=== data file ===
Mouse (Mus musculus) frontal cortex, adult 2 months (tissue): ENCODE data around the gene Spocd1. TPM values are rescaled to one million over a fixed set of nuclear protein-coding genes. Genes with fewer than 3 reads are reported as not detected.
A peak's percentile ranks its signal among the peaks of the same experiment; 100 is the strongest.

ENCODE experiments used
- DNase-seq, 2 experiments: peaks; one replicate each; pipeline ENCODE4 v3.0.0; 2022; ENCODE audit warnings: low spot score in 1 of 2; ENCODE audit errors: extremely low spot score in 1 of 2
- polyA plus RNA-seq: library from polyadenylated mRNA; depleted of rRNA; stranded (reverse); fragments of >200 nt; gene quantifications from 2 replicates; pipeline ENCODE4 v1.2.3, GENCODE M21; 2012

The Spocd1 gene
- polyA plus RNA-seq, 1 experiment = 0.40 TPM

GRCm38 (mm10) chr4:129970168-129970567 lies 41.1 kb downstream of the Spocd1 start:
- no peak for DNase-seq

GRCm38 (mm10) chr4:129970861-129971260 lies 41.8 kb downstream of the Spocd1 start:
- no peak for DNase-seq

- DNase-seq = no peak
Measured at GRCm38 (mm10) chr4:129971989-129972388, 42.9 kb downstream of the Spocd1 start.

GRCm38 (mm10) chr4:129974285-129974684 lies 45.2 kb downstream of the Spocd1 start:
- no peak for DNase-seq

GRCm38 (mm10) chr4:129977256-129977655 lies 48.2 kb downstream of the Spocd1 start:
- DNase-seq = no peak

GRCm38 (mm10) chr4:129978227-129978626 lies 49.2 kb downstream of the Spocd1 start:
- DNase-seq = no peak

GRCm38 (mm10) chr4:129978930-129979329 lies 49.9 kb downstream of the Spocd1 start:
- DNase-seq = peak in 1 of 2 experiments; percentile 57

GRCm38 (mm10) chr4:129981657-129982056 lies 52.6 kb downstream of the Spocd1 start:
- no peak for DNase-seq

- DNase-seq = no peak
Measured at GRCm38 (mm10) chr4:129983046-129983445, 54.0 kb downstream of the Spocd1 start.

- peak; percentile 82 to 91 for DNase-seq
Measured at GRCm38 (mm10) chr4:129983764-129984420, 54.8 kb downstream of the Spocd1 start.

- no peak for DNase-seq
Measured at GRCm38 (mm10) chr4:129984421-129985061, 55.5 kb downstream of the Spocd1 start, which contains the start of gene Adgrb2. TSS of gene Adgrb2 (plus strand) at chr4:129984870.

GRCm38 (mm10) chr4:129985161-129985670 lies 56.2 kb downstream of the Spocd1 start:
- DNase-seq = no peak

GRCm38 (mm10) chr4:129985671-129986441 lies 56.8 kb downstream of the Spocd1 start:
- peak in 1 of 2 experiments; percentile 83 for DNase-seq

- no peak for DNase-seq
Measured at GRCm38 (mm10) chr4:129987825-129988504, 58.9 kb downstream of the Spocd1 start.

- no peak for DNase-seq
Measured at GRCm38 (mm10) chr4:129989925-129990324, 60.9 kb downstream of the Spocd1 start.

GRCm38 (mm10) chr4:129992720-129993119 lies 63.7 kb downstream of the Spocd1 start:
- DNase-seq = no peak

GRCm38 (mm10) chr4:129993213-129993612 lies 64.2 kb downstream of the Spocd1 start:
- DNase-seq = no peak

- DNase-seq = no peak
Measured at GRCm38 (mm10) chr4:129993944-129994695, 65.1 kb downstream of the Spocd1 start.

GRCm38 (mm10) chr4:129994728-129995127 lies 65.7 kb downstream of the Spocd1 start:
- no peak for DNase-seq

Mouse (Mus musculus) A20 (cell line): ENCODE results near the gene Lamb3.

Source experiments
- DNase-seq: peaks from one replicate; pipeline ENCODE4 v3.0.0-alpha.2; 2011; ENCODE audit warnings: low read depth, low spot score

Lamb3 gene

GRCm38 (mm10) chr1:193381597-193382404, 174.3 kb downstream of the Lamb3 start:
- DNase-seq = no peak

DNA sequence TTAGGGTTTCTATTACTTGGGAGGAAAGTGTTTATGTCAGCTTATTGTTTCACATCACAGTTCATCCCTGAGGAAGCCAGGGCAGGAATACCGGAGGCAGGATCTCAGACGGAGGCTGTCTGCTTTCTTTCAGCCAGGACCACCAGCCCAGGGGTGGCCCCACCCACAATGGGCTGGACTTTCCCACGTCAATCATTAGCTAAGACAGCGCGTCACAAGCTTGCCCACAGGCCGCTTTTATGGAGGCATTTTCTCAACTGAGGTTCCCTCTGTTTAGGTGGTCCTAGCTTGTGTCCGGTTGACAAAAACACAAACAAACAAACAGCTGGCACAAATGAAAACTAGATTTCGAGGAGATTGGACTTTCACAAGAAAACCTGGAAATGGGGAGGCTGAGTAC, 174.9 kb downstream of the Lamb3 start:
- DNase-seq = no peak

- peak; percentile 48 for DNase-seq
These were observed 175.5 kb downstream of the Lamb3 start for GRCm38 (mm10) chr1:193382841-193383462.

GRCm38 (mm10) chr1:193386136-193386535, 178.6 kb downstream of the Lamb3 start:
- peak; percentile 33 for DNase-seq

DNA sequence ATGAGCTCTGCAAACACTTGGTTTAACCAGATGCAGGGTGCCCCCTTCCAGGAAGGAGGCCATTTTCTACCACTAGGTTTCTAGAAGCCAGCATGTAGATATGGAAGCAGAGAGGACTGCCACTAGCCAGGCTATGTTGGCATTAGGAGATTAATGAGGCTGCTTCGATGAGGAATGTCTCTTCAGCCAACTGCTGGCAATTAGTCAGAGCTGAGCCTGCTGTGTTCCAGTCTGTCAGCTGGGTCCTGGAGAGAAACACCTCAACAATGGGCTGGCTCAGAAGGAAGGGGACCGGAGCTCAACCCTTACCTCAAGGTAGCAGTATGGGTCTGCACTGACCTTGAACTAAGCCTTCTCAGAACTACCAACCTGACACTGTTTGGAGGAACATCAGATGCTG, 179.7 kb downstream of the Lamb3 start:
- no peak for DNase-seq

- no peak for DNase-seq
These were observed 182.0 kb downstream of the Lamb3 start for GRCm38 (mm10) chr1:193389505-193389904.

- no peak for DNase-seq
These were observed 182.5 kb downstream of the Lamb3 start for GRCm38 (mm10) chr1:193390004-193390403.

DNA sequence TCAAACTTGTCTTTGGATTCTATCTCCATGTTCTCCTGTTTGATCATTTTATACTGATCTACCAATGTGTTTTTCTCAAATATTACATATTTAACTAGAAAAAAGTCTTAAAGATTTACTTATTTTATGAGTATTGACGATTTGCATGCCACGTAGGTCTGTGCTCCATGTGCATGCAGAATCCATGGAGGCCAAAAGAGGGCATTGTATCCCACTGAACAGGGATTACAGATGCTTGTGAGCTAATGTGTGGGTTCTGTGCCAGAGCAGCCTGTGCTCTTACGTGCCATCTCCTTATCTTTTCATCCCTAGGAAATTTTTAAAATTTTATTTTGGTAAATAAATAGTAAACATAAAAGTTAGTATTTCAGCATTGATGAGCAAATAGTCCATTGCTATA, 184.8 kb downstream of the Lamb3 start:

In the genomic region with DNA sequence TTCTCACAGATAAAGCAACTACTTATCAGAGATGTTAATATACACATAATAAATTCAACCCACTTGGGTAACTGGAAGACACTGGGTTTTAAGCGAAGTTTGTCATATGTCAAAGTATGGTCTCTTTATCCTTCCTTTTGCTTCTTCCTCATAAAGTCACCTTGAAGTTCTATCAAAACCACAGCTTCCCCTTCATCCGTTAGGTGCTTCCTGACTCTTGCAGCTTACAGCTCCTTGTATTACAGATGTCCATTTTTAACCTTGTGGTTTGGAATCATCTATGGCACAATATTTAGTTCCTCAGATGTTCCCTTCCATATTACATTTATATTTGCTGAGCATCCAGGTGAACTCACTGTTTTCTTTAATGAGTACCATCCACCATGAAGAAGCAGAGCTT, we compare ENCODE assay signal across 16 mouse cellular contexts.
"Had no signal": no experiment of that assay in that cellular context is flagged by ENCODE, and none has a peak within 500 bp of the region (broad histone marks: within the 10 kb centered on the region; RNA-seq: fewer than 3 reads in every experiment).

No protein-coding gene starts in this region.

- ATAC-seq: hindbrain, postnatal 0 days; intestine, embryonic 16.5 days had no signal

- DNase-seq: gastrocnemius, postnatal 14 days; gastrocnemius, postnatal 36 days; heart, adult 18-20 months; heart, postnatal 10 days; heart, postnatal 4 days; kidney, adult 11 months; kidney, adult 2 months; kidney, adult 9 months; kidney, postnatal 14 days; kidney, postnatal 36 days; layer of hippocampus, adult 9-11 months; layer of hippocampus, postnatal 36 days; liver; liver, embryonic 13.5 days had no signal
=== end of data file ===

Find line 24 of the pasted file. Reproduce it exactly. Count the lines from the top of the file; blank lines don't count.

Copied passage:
- DNase-seq = no peak